It hardly needs to be said that the last 12 months haven't been everyone's favorite, but it does deserve to be noted that 2017 has been a remarkable year for shoegaze. If it were only for the re-raising of two central pillars of the initial scene it would still have been enough, but that wasn't even the half of it. Other longtime dreamers either reappeared or kept up their recent hot streaks, and a number of relative newcomers established their place in what has become one of the more robust rock subgenre subcultures out there.

Keep reading... Show less

​'The Ferryman': Ephemeral Ideas, Eternal Tragedies

The current cast of The Ferryman in London's West End. Photo by Johan Persson. (Courtesy of The Corner Shop)

Staggeringly multi-layered, dangerously fast-paced and rich in characterizations, dialogue and context, Jez Butterworth's new hit about a family during the time of Ireland's the Troubles leaves the audience breathless, sweaty and tearful, in a nightmarish, dry-heaving haze.

"Vanishing. It's a powerful word, that"

Northern Ireland, Rural Derry, 1981, nighttime. The local ringleader of the Irish Republican Army gun-toting comrades ambushes a priest and tells him that the body of one Seamus Carney has been recovered. It is said that the man had spent a full ten years rotting in a bog. The IRA gunslinger, Muldoon, orders the priest to arrange for the Carney family not to utter a word of what had happened to the wretched man.

Keep reading... Show less

Aaron Sorkin's real-life twister about Molly Bloom, an Olympic skier turned high-stakes poker wrangler, is scorchingly fun but never takes its heroine as seriously as the men.

Chances are, we will never see a heartwarming Aaron Sorkin movie about somebody with a learning disability or severe handicap they had to overcome. This is for the best. The most caffeinated major American screenwriter, Sorkin only seems to find his voice when inhabiting a frantically energetic persona whose thoughts outrun their ability to verbalize and emote them. The start of his latest movie, Molly's Game, is so resolutely Sorkin-esque that it's almost a self-parody. Only this time, like most of his better work, it's based on a true story.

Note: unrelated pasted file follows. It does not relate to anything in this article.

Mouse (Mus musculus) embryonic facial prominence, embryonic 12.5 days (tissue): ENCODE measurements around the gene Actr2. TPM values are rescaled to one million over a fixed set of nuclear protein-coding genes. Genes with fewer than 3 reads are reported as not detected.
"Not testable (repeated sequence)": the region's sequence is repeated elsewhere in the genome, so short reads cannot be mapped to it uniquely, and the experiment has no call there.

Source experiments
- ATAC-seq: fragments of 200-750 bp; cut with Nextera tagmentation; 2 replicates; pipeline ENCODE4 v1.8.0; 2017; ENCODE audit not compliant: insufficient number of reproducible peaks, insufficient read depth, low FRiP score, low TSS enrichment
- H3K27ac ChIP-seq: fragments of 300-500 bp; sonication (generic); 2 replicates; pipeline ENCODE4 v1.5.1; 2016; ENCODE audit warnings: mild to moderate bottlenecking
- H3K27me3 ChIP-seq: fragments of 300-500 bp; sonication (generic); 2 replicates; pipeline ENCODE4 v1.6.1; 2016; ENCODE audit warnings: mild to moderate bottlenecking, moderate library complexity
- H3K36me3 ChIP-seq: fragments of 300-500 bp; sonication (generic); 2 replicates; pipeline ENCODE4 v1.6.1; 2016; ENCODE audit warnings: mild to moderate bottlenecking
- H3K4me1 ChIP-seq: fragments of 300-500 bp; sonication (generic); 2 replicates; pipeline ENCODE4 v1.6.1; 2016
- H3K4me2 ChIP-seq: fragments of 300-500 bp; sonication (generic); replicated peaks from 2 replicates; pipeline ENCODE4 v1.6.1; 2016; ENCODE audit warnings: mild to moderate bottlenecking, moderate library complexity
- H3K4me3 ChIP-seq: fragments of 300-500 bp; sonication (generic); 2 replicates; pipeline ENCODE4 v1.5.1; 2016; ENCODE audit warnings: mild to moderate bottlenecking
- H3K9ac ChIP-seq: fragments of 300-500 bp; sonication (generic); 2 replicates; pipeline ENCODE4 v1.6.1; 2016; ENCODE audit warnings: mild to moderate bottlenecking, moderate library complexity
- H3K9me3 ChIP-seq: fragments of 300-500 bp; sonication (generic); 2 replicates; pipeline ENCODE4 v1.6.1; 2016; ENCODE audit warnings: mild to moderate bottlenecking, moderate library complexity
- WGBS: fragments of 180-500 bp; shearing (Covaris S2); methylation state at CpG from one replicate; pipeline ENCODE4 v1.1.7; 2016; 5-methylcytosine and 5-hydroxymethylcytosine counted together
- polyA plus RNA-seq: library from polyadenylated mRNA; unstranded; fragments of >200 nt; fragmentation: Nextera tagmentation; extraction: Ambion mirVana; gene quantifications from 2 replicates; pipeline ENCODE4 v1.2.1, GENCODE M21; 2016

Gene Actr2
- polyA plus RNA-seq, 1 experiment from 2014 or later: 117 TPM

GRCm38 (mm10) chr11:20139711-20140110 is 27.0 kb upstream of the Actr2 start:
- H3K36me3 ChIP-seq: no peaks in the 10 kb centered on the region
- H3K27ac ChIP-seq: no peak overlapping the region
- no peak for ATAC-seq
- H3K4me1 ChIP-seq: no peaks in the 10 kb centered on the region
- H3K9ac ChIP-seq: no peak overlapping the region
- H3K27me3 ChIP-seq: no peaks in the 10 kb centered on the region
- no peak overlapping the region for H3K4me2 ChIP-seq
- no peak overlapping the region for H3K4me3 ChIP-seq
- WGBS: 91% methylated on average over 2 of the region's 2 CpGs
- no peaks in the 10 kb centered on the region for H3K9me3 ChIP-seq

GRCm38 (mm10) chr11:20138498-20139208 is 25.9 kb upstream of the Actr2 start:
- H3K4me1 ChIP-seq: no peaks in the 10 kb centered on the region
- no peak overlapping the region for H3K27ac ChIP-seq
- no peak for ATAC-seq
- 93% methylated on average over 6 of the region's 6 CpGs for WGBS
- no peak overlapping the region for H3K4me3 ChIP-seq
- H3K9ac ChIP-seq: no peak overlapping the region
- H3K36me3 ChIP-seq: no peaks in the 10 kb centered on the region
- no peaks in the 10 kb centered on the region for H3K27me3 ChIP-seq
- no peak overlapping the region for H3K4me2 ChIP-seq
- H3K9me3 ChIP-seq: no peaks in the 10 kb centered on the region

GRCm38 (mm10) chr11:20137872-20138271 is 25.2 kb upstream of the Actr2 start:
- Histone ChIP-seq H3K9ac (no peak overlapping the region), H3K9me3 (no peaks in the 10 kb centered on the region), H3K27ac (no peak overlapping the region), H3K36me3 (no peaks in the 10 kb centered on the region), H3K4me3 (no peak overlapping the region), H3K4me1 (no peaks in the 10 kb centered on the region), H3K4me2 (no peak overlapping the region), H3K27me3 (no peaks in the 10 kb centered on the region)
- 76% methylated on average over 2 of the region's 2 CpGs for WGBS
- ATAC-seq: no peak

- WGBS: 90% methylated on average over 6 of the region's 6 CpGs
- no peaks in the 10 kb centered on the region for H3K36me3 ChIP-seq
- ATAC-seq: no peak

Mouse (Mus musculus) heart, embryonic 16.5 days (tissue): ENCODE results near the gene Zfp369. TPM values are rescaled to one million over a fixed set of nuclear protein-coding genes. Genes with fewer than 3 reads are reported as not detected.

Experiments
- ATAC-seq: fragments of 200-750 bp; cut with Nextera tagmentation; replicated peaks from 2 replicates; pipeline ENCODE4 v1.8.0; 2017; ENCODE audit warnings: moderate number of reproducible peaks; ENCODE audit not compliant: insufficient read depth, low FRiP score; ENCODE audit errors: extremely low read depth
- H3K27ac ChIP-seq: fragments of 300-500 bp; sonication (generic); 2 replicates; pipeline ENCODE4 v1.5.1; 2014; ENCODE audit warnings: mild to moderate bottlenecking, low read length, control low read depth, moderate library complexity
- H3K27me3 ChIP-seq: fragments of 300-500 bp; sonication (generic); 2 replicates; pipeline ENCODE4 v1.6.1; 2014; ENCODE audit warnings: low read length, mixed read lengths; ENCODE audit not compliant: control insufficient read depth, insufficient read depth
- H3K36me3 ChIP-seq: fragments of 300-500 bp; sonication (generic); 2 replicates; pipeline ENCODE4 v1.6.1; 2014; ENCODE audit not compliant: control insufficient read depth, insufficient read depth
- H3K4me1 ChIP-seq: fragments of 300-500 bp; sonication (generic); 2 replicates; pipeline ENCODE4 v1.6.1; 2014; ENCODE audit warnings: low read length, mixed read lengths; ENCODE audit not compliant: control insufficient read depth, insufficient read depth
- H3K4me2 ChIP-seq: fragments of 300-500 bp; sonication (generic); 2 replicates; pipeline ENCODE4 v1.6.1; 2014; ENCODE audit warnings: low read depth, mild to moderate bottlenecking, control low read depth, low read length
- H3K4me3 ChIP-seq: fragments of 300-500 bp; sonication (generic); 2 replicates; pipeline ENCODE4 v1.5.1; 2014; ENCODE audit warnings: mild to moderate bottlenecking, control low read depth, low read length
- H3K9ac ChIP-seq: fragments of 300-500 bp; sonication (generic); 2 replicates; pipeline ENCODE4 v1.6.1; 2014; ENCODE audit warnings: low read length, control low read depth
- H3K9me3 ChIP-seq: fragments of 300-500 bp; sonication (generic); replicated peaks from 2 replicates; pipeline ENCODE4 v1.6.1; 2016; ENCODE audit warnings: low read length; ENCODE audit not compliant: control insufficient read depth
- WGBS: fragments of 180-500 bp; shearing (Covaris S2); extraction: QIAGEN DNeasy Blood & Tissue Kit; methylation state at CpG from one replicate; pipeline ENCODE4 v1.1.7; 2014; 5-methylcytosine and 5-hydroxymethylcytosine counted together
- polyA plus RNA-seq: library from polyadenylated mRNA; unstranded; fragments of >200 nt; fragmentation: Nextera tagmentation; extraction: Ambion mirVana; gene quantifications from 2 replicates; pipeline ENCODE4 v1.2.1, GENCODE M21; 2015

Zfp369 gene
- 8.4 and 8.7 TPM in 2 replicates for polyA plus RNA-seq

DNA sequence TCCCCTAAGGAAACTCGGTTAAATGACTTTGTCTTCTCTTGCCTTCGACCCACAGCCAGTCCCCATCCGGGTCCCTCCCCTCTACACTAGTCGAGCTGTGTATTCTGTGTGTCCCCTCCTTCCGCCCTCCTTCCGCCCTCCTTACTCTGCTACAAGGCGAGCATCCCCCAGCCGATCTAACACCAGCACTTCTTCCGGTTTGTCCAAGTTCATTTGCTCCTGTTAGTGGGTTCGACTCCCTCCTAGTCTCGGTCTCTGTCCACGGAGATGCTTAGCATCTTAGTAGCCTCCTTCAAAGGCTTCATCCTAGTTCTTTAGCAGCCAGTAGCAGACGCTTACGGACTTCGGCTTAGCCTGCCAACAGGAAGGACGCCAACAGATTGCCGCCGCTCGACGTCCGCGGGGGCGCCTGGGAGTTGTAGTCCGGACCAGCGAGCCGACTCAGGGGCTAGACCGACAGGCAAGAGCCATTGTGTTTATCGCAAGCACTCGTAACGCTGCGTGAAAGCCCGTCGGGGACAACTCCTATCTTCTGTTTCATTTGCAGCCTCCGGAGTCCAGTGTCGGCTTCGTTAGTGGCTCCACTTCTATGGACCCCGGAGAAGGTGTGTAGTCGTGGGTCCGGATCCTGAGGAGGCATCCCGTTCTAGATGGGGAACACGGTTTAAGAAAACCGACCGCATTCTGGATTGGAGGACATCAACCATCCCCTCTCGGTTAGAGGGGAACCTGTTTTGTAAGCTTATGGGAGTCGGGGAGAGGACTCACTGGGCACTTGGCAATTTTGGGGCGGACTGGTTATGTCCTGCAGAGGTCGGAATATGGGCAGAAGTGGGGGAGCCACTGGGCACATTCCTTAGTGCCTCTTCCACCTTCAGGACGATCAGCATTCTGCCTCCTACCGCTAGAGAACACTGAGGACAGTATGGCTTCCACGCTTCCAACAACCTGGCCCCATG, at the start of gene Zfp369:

Keep reading... Show less

There's something characteristically English about the Royal Society, whereby strangers gather under the aegis of some shared interest to read, study, and form friendships and in which they are implicitly agreed to exist insulated and apart from political differences.

There is an amusing detail in The Curious World of Samuel Pepys and John Evelyn that is emblematic of the kind of intellectual passions that animated the educated elite of late 17th-century England. We learn that Henry Oldenburg, the first secretary of the Royal Society, had for many years carried on a bitter dispute with Robert Hooke, one of the great polymaths of the era whose name still appears to students of physics and biology. Was the root of their quarrel a personality clash, was it over money or property, over love, ego, values? Something simple and recognizable? The precise source of their conflict was none of the above exactly but is nevertheless revealing of a specific early modern English context: They were in dispute, Margaret Willes writes, "over the development of the balance-spring regulator watch mechanism."

Keep reading... Show less
Pop Ten
Mixed Media
PM Picks

© 1999-2017 All rights reserved.
Popmatters is wholly independently owned and operated.